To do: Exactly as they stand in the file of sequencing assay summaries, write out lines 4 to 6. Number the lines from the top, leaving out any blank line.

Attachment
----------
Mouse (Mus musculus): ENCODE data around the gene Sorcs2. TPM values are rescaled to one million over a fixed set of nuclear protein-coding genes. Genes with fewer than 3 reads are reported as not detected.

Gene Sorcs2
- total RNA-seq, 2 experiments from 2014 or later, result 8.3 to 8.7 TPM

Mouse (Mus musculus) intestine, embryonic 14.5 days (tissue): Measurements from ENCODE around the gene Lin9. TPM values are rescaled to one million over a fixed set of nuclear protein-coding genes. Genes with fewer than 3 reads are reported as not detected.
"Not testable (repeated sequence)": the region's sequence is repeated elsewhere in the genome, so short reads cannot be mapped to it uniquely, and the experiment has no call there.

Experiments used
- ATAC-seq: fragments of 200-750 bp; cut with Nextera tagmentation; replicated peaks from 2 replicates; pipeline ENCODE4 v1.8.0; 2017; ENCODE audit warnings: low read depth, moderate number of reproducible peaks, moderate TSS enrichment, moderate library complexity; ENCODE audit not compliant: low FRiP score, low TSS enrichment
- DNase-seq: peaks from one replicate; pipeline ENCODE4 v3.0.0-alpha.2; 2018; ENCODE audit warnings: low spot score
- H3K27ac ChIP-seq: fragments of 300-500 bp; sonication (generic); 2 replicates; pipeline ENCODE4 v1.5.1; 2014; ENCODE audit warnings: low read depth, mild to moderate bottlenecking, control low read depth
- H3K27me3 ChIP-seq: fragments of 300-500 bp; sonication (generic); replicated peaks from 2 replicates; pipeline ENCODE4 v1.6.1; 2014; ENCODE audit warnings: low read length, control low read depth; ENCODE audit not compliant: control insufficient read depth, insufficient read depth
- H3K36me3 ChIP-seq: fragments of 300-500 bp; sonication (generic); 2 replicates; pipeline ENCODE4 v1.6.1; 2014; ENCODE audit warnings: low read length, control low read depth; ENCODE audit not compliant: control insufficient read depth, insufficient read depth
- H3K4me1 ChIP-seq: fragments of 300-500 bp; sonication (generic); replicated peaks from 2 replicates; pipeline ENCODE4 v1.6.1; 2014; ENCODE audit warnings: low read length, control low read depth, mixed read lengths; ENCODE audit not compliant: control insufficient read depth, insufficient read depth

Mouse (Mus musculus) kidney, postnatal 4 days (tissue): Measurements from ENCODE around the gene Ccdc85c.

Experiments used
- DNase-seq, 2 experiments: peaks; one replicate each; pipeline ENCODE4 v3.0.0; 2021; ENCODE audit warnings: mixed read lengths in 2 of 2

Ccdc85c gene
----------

Mouse (Mus musculus) intestine, embryonic 14.5 days (tissue): Measurements from ENCODE around the gene Lin9. TPM values are rescaled to one million over a fixed set of nuclear protein-coding genes. Genes with fewer than 3 reads are reported as not detected.
"Not testable (repeated sequence)": the region's sequence is repeated elsewhere in the genome, so short reads cannot be mapped to it uniquely, and the experiment has no call there.

Experiments used